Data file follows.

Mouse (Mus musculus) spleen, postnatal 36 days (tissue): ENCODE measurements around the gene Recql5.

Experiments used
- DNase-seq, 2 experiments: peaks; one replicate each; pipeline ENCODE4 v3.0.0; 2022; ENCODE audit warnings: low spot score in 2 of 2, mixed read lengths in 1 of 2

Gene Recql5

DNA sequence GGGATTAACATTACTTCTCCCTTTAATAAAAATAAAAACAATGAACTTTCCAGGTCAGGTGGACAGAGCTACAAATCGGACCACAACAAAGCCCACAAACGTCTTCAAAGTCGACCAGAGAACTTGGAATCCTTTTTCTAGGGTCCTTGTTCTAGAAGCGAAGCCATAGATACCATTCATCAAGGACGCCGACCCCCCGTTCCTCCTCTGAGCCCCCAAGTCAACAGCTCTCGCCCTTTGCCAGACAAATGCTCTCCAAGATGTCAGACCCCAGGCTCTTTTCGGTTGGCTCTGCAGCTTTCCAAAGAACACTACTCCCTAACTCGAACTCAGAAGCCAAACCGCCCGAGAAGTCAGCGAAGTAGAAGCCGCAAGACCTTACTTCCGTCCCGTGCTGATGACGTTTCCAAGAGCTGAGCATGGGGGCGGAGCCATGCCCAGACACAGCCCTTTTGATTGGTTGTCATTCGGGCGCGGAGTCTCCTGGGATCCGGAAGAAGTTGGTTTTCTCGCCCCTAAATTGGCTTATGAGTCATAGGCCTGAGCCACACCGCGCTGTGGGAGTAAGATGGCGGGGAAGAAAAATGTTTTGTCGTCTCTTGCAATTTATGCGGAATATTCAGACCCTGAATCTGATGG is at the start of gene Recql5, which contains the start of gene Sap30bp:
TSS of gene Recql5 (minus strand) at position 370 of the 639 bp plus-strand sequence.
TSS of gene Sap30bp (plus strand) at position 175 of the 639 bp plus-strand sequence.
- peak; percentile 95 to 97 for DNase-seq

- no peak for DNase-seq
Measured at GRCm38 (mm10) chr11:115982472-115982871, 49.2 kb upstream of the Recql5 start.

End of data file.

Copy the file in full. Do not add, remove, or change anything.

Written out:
Mouse (Mus musculus) spleen, postnatal 36 days (tissue): ENCODE measurements around the gene Recql5.

Experiments used
- DNase-seq, 2 experiments: peaks; one replicate each; pipeline ENCODE4 v3.0.0; 2022; ENCODE audit warnings: low spot score in 2 of 2, mixed read lengths in 1 of 2

Gene Recql5

DNA sequence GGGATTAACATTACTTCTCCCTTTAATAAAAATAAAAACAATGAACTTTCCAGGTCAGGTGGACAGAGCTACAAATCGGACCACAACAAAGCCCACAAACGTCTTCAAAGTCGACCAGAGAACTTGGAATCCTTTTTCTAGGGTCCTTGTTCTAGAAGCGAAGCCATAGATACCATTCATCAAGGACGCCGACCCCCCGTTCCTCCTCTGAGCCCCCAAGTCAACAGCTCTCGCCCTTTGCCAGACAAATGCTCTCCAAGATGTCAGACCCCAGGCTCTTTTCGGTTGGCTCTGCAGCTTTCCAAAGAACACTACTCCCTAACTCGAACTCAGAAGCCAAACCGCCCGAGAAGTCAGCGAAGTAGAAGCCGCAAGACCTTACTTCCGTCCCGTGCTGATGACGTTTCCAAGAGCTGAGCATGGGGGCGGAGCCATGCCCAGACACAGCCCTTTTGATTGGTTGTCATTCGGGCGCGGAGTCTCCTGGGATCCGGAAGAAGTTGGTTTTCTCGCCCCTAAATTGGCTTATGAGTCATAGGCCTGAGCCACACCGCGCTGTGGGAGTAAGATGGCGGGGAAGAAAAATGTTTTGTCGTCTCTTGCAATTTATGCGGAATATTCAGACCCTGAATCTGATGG is at the start of gene Recql5, which contains the start of gene Sap30bp:
TSS of gene Recql5 (minus strand) at position 370 of the 639 bp plus-strand sequence.
TSS of gene Sap30bp (plus strand) at position 175 of the 639 bp plus-strand sequence.
- peak; percentile 95 to 97 for DNase-seq

- no peak for DNase-seq
Measured at GRCm38 (mm10) chr11:115982472-115982871, 49.2 kb upstream of the Recql5 start.